‘James. I think you need to go to a mental hospital.’
‘Do I have a choice?’
‘Well, you can go voluntarily or I need to commit you.’
This sounded serious. My GP was telling me that my mental state had become a risk to myself and others. Luckily, I was aware enough to know I needed help. I took the voluntary option.
If you’ve not read any of my articles before, as well as being the Founder of Sales Confidence, the UK’s biggest SaaS sales community, I also have bipolar disorder. I live with it and manage it every day, and most of the time you wouldn’t realise. However, it wasn’t always like this. When I was in my 20s, I was admitted to hospital 5 times.
In the coming months, I want to relate more about my experiences with my mental health. I want to tell you about some of the things that happened to me, things I’ve done when in a heightened mental state. I also want to tell you about my visits to hospital. I don’t want it to be boring, however, or even a straightforward account. I want to tell my stories a little differently.
In this article, I want to tell you about my first day in a mental hospital. Not a start-to-finish account though, just 3 little observations. I hope that it gives you an insight into a different world, and if you or someone you know has to go one day, maybe it will help. OK, here goes.
1 – There’s not much to do
I don’t know what I expected when I arrived at the hospital. I remember packing a bag, and not knowing what to bring. I mean, what the hell are you supposed to bring to a mental hospital?
It was a Thursday. A friend of my Mum’s took me, as none of my family was nearby at the time. They allocated me a family meeting room. For the first weekend, I slept every night in that room. I still have no idea why they didn’t give me a bed! I had to rearrange the chairs and remove some lights to make it even a half-comfortable place to sleep.
On my first full day, I got to explore the place a bit more. The hospital was a building surrounded by high trees and forest. No connection with the outside world. It was also pretty chilly in there, the windows had a knack of opening on their own. It was spotlessly clean.
There was a square, concrete courtyard with a few green parts scattered around it. There were a few people wandering around the courtyard and smoking, but not much else going on there. I found a dining room with a pool table and a piano in it. There was also an arts and crafts room. That was it.
So this was going to be my life until I got better then? This was going to be tough to get used to. I was used to a full programme of lectures at university, rowing training, going out with my friends. How was I going to stop myself turning into a caged animal? More about that later.
2 – There are people with mental health problems in there
My first encounter with a fellow patient happened almost immediately after I walked into the building, and it wasn’t entirely pleasant.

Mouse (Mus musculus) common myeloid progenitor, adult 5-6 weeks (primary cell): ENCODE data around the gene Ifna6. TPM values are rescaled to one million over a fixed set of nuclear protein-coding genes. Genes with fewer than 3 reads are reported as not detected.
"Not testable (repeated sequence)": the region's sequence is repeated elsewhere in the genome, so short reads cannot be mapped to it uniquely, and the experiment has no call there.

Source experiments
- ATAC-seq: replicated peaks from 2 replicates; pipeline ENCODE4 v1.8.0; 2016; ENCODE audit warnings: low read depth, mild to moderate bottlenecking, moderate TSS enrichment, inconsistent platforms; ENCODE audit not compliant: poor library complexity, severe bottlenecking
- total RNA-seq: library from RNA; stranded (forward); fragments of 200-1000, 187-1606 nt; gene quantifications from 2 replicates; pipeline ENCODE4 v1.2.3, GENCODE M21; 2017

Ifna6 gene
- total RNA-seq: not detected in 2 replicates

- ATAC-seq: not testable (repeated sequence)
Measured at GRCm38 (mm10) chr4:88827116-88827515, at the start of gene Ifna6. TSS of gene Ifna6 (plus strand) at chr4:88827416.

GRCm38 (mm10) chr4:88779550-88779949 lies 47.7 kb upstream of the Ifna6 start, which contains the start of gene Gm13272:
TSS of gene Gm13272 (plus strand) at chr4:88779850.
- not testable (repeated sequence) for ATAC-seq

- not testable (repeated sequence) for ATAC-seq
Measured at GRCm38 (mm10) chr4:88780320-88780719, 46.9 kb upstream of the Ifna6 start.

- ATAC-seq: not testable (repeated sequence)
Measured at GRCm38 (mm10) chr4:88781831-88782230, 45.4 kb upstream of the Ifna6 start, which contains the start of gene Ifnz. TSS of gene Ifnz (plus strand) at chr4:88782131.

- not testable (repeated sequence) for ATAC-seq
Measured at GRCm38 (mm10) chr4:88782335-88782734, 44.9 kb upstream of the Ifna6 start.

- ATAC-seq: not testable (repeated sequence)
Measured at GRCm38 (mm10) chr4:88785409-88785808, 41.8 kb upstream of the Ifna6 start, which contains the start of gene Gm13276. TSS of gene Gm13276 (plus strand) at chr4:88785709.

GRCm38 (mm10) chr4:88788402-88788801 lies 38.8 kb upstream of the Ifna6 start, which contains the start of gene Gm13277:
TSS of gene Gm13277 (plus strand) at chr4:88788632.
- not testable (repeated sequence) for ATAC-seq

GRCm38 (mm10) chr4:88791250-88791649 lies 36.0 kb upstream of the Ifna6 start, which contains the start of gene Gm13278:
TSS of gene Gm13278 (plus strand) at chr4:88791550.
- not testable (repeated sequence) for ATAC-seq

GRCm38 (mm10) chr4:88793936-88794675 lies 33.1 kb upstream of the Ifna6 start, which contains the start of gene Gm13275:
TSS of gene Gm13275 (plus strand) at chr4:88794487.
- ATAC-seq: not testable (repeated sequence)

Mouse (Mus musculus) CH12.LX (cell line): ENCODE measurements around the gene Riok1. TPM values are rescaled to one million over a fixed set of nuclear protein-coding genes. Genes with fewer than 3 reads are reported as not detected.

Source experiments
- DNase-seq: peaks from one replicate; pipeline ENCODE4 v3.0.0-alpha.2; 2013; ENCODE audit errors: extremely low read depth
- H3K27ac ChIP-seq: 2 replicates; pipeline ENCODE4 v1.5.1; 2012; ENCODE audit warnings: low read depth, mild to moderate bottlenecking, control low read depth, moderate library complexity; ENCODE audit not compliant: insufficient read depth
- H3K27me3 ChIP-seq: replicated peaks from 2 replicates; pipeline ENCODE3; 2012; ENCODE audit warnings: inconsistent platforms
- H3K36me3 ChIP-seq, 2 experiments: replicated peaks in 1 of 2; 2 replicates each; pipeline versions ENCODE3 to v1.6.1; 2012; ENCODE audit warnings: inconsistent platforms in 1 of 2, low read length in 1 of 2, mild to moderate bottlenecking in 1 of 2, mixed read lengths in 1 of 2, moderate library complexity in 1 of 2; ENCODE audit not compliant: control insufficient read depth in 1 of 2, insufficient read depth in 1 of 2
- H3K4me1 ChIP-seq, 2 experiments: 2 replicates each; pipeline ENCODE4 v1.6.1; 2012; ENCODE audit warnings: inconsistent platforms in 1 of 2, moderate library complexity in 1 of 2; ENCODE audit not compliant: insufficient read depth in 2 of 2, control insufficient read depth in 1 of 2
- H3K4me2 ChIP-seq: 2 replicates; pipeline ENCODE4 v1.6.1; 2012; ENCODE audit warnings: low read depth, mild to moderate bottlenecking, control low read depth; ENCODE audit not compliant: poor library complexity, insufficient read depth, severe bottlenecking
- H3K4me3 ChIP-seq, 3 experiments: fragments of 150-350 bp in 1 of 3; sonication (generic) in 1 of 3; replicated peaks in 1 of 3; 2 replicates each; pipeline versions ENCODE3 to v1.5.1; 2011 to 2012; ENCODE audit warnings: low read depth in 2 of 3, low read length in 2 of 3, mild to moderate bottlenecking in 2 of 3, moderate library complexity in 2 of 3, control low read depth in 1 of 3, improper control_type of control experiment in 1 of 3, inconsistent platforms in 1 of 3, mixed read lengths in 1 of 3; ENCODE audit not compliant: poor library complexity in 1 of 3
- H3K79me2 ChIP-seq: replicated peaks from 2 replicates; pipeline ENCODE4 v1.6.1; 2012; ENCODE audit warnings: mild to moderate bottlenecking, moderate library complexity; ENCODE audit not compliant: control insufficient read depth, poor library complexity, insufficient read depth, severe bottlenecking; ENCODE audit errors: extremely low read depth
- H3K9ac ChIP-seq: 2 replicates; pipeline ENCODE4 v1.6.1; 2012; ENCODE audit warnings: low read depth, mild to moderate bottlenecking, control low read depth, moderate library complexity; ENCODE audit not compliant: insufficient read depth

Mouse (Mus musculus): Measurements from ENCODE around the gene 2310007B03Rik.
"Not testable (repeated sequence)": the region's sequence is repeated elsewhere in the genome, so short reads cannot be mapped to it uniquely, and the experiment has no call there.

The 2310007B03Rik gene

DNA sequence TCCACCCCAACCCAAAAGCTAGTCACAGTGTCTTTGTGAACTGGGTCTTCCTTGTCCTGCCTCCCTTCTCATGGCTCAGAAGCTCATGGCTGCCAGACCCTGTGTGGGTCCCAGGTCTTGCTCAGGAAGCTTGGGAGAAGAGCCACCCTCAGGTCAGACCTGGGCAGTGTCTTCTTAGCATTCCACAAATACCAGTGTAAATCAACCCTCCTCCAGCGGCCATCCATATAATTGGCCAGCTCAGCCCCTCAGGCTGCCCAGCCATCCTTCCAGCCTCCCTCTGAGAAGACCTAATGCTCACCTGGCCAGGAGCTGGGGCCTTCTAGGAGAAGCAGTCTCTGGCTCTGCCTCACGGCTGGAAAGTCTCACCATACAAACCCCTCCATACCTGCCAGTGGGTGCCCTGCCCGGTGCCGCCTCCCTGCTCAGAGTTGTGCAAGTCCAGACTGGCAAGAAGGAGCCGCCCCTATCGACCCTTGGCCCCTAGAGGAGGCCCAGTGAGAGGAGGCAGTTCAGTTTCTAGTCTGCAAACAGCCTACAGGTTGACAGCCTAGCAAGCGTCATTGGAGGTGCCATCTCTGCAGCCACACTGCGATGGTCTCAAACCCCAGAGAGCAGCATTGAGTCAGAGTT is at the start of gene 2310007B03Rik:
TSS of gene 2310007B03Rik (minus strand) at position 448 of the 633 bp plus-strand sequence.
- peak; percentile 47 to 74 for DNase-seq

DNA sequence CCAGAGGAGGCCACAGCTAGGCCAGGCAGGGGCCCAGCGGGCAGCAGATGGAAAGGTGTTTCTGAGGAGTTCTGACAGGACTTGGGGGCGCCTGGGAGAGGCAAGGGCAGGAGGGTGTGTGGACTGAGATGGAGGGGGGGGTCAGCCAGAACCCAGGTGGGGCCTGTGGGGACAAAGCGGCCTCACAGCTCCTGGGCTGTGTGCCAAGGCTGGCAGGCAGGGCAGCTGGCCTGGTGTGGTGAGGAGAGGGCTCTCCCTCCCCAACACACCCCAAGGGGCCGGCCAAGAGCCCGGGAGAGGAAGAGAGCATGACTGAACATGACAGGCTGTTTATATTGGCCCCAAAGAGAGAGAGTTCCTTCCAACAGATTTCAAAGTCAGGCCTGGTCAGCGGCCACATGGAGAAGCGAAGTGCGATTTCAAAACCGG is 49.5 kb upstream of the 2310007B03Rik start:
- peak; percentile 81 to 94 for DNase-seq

No sooner had I walked into the meeting room I had been allocated, a guy arrived at the door. He tapped on the door a few times, then proceeded to drop his pants. My mum’s friend was in hysterics, I was suddenly very worried indeed!
Before that day, I’d never really met anyone with mental illness before. I didn’t to judge anyone, so I just decided to cheerfully begin making friends. I could write a whole series of articles about some of the people I met there (maybe I will!), there were so many stories.
There were sex addicts there. One woman showed me the contents of her handbag, nothing but condoms!
There were alcoholics and depressives. A lot of people never left their rooms. Others spend most of the day in the courtyard, chain-smoking. Everyone seemed to be an expert in their own mental health though. Most people knew why they were in the hospital, but denied there was anything wrong with them. A few saw being in hospital as a badge of honour.
Me, I didn’t know what to think. Possibly because…
3 – They don’t tell you much
I don’t remember there being any talk of my diagnosis, what was actually up with me, not early on anyway. When I first got there I realised I was being assessed continuously. They were working out how risky I was to myself, the staff and the other patients. I later learned they rank you on a scale.
Now, I’m a big guy. I’m 6 foot 4 inches, 15 stone. Although I meant no harm to anyone, and would never use physical violence, I guess I was seen as a bit of a threat, like it or not. However, the constant supervision and assessment were not explained to me, and it felt strange.
The thing they do tell you about is your medication, the drugs. I was given more and more drugs to take. This was strange to me. I was a 100% committed rower, and so far I’d avoided recreational drugs. I wasn’t a fan of the pharmaceutical industry profiting from my predicament either. For the first few days, I refused to take them.
All in all, it was a pretty strange day, and the strangeness didn’t stop there, but that’s another story for another time.
If you’d like to ask me anything about my first day at the mental hospital, I’d be happy to try and answer your question. Likewise, if there’s anything you’d like to say about this story, I’d love to hear it. Leave a comment down below.